Monday, September 26, 2022

Nigeria Has No New Wild Polio Virus Case – FG

The executive director, National Primary Health Care Development Agency, Dr. Faisal Shuaib.
The executive director, National Primary Health Care Development Agency, Dr. Faisal Shuaib.

The Federal Government has clarified that Nigeria has witnessed no new case of Wild Polio Virus (WPV) has been reported anywhere in the country since the last case in 2016.

The executive director, National Primary Healthcare Development Agency (NPHCDA), Dr. Faisal Shuaib, made this clarification sequel to drawn to reports in some sections of the media claiming that there is an outbreak of a new polio virus in some states.

In a statement he personally signed, Shuaib noted that Nigeria currently has 395 cases of Circulating Mutant Poliovirus Type 2 (cMPV2) across 27 states and the FCT, stressing the country has recorded no new case.

“Nigeria and the African region were certified Wild Polio Virus (WPV) free in 2020, following a rigorous verification and certification process by the African Regional Commission for the Certification of Poliomyelitis Eradication (ARCC) which spanned three years of no detection of WPV. Till date, there has been no case of WPV anywhere in the country.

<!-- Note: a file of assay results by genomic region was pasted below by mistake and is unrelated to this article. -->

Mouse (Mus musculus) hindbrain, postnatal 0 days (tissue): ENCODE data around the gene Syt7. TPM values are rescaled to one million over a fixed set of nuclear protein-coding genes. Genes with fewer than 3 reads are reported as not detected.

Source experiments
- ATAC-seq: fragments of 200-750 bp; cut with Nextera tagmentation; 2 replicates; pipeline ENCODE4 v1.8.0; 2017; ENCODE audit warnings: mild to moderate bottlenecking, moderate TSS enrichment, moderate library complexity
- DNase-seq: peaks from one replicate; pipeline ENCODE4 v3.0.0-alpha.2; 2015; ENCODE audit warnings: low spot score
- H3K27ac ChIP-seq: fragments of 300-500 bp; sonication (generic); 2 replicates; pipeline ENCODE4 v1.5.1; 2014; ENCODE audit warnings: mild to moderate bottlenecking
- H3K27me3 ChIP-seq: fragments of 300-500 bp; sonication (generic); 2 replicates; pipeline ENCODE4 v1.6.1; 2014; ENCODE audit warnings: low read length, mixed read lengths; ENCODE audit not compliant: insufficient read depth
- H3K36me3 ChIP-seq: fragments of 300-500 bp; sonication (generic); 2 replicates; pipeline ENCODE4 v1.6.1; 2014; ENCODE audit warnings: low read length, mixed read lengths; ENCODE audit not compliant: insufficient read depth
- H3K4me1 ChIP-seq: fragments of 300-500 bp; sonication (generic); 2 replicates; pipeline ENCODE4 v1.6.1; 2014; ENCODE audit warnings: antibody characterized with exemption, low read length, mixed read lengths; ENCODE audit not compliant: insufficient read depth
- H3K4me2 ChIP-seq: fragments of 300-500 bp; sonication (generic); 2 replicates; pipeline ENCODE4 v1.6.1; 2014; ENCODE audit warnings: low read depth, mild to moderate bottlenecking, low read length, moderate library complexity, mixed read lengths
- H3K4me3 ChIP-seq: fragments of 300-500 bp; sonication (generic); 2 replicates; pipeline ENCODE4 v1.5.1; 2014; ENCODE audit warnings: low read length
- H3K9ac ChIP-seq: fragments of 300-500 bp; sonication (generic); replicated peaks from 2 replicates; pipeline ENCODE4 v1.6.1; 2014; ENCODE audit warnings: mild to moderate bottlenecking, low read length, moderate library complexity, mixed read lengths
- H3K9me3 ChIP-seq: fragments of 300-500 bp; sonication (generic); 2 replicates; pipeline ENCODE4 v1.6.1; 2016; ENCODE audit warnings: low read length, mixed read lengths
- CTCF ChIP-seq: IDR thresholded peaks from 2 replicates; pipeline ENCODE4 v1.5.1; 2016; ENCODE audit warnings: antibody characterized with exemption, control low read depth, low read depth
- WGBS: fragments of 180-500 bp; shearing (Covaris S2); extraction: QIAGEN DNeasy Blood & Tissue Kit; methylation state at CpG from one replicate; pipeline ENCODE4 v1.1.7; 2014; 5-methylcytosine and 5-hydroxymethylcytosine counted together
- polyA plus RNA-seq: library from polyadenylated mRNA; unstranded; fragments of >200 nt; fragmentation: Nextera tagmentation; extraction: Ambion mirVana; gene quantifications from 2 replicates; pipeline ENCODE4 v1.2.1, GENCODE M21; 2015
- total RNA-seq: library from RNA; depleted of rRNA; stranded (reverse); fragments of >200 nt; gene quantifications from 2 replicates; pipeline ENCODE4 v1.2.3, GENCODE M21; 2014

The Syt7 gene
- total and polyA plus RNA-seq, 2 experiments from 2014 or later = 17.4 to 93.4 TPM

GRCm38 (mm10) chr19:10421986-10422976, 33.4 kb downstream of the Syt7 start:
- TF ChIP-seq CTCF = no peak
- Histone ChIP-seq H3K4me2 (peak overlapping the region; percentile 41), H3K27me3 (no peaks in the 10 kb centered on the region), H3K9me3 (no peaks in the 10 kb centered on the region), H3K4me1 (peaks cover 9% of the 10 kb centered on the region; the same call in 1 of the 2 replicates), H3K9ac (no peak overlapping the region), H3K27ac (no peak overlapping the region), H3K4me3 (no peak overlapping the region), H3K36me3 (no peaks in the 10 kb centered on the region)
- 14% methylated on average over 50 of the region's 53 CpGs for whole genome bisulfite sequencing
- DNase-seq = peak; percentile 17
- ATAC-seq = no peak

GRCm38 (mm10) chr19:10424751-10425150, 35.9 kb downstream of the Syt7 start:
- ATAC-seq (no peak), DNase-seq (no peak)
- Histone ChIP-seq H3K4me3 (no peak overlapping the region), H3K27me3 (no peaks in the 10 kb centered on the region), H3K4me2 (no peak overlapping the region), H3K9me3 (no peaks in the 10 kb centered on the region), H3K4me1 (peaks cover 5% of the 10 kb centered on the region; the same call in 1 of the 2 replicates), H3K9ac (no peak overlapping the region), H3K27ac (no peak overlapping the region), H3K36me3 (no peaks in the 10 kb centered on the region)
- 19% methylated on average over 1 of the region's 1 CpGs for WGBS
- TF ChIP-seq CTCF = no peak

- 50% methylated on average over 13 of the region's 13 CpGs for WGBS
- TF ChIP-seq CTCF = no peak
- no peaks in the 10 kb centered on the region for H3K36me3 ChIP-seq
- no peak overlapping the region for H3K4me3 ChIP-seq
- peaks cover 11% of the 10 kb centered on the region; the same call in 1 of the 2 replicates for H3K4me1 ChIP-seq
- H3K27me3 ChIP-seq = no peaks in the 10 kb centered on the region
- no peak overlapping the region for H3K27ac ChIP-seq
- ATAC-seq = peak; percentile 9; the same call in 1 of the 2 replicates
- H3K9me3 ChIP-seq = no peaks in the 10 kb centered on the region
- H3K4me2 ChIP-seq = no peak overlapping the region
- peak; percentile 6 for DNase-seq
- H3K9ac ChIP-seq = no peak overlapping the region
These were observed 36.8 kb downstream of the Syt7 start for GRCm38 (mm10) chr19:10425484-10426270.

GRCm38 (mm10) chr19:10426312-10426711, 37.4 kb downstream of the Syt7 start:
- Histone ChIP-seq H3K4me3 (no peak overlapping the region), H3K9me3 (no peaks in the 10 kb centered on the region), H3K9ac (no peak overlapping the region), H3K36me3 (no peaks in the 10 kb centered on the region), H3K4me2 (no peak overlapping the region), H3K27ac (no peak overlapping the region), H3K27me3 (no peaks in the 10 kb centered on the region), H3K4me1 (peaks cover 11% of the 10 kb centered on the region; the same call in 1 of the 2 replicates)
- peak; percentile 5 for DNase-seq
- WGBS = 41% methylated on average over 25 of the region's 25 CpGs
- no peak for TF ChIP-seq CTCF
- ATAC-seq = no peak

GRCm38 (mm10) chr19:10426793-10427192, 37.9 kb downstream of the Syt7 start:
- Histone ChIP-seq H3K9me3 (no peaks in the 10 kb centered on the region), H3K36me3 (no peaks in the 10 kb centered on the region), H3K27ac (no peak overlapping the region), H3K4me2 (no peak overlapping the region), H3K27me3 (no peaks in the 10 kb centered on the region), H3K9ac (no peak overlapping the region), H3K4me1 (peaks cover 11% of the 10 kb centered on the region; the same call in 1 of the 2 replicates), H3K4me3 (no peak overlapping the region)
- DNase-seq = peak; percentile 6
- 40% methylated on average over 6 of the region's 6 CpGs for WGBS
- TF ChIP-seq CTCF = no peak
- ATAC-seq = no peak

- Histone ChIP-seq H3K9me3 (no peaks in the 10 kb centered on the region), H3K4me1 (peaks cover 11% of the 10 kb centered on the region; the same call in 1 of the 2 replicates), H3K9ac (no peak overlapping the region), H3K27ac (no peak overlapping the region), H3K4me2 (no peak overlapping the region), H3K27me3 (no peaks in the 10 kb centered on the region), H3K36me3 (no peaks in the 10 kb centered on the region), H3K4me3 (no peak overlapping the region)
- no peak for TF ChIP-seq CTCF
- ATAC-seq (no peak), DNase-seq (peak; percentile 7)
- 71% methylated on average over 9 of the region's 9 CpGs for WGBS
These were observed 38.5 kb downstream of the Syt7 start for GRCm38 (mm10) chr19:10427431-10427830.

“cMPV2 outbreaks are caused by immunity gaps in children due to several reasons, including low routine immunization coverage, and missing children during immunization campaigns. The suspension of several polio campaigns and other health programmes in 2020, as well as disruptions to routine immunization because of the COVID-19 pandemic, created further immunity gaps which led to new and wider outbreaks, and further increased transmission of the circulating mutant poliovirus both globally and within Nigeria.

“The viruses thrive in areas with poor sanitation, open defecation, and inadequate access to clean drinking water. These have allowed the virus to be easily transmitted from one person to another through contaminated water and poor sewage disposal. Malnutrition occasioned by increasing poverty is also a predisposing factor in exposed children. These non-wild polio viruses which originated because of normal changes in the reproduction of viruses in the environment are not as virulent as WPV and are also being reported in many other countries,” he said. 

The NPHCDA boss pointed out that working with our donors and development partners, Nigeria has already acquired new tools and resources to ensure the outbreaks are contained through very robust outbreak responses using the novel Oral Polio Vaccine (nOPV2) which has been shown to be effective in halting the spread of the cMPV2.

He added that all 36 States and FCT have completed at least one nOPV2 Outbreak Response (OBR). Several other rounds of the OBR as well as other campaigns to improve the mucosal immunity of children aged o-5 years old using Injectable Polio Vaccine (IPV) have also been planned for this year. Efforts are also being ramped up to increase routine immunization coverage beyond pre-COVID values.

He assured Nigerians that the NPHCDA and its partners will continue to conduct surveillance and vaccination campaigns to prevent and contain any possible importation of the Wild Polio Virus into the country.

“We use this opportunity to reiterate the importance of parents and caregivers bringing their children for routine immunization against vaccine preventable diseases,” he added.

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